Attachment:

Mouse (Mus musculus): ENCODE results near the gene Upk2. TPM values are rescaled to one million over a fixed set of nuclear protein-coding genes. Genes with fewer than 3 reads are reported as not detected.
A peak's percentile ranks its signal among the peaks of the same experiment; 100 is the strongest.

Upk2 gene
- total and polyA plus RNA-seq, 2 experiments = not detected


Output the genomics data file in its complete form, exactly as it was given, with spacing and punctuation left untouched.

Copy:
Mouse (Mus musculus): ENCODE results near the gene Upk2. TPM values are rescaled to one million over a fixed set of nuclear protein-coding genes. Genes with fewer than 3 reads are reported as not detected.
A peak's percentile ranks its signal among the peaks of the same experiment; 100 is the strongest.

Upk2 gene
- total and polyA plus RNA-seq, 2 experiments = not detected